Easy to Use. Features and benefits such as: There is a Special trash bin on the Desktop for easy drag and drop file deletion (even from the Recycle Bin itself); Quickly clean a file, folder or drive with a simple right click of the mouse; Easily discover and view where deleted data is stored; and, It is very simple to install (even on a network), to use, customize and uninstall (should the need arise).
Highly Secure. SecureClean: Cleans without risk of damage to the file system integrity (no direct disk writes); Has adjustable data overwrites corresponding to Department of Defense standards; and, has been tested by computer forensic specialists.
Automated Cleaning Options. SecureClean: Automatically empties the Recycle Bin, Temp folder, Spool folder and other User selectable locations during cleaning operations; Can be scheduled for automatic system cleaning; and, Can automatically clean at shutdown or log off. (Insert SecureClean1.tif)
Just like all other SecureClean capabilities, it's as easy as 1-2-3-4 to Secure Zap(ping) Files and Folders Using the SecureClean Zap Icon (on the Desktop): 1. Open Windows Explorer and select the files or folders you want to destroy; 2. Size Windows Explorer so you can see the SecureClean Zap Icon on the desktop; 3. Drag the selection onto the desktop SecureClean Zap Icon; and, 4. Follow the prompts for destroying the files. Warning: When you Zap a file, It's gone forever! Viola.
I have been giving away Demo versions (three uses only) of SecureClean at the monthly UBC Meeting "Double Your Pleasure - Double Your Fun!" (DYP-DYF) fund-raising table, and still have a few more Demos to give away for those sporting types playing DYP-DYF with me.
Challenge to Members: I will include one (1) very graciously donated shrink-wrapped copy of the Personal Edition (Version 2.1) of SecureClean as one of the products we will be drawing for at the end of the September UBC Meeting if, repeat if, we can go above the $50.00 donation mark for the evening. Otherwise, it will become part of the products for the October UBC Meeting DYPDYF Fund-raiser.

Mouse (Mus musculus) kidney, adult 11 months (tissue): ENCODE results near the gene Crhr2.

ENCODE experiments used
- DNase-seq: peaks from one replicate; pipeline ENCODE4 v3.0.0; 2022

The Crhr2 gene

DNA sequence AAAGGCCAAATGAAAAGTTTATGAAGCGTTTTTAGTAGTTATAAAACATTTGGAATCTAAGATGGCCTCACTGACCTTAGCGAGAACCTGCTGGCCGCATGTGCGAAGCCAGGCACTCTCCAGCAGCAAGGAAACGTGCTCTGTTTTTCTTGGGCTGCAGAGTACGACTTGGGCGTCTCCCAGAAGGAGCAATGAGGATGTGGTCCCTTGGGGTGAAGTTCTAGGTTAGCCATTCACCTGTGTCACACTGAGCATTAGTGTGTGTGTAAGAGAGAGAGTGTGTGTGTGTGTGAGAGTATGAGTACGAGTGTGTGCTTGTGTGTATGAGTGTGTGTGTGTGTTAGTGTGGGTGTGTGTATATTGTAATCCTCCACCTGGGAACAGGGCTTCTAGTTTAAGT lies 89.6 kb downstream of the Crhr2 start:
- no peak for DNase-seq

Be sure to get, and use, this very valuable product designed with your safety in mind. You'll be very glad you did. Or, then again, maybe you'd like the notoriety given to Monica, Oly, and those yet to make the list? Ciao!
P.S. AccessData Corporation specializes in: 1. Password Recovery (with PASSWORD RECOVERY Windows95/98/2000 NT 4.0 Software which recovers passwords for PKZip, WinZip, Word, Excel, WordPerfect, Lotus1-2-3, Paradox, Q&A, Quattro-Pro, Ami Pro, Approach, QuickBooks, Act!, Pro Write, Access, Word Pro, DataPerfect, dBase, Symphony, Outlook, Express, MS Money, Quicken, Scheduler+, Ascend, NetWare, and Windows NT Server/Workstation); 2. Cryptographic Design; and, 3. Forensic Investigation (with its brand new comprehensive computer crimes investigation tool, the FORENSIC TOOLKIT), as well as File Security with SecureClean , that is, if you have the need of such things? If so, please contact: Amber Schroader, the General Manager (see data above), whose E-mail address is: firstname.lastname@example.org.
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|Minutes by Stuart
Tonight s' presenter was Microsoft. Theresa Jacobs showed Windows Millennium Edition (ME), the successor to Windows 98. The next version is expected to be the merger of Windows and NT.
ME's new features focus on two main areas:
1. An improved user experience. ME includes a new checkpoint/rollback feature that saves the state of the registry at scheduled intervals. The registry can be restored to any checkpoint. Once restored, the rollback can be reversed. ME also includes enhanced home networking which is easier to setup with its new wizard and allows multiple, networked computers share one Internet connection. Each computer can have its own IP address. Help is supposed to be much improved and also provides vendor specific help to be merged with Windows Help. The improved Windows update feature will download updates in the background and wait for the user to request the installation.
2. Improved digital media support. ME has built-in a new camera form called "Windows Acquisition Format." It supports only a USB bus attachment and requires support built into the camera. This new format allows PC control of the camera and can be extended to support of a VCR and other computer controlled features in the automated home. With an infrared connection to the home PC, a hand-held PC could be used to control everything. ME's Media Player feature allows the user to combine several media sources very simply. Sources include audio, video and Web provided radio and CD. Included in the Media Player are equalizer controls found in hi fidelity audio equipment. Besides supporting all the current major media formats, Media Player introduces a new format called Window Media Format (WMA) which achieves better compression than MP3. The MovieMaker allows construction of movies from pictures and video clips. One segment can be faded into another very easily. Voice narration can be added. The movie can be compressed and sent via email to friends, relatives, etc.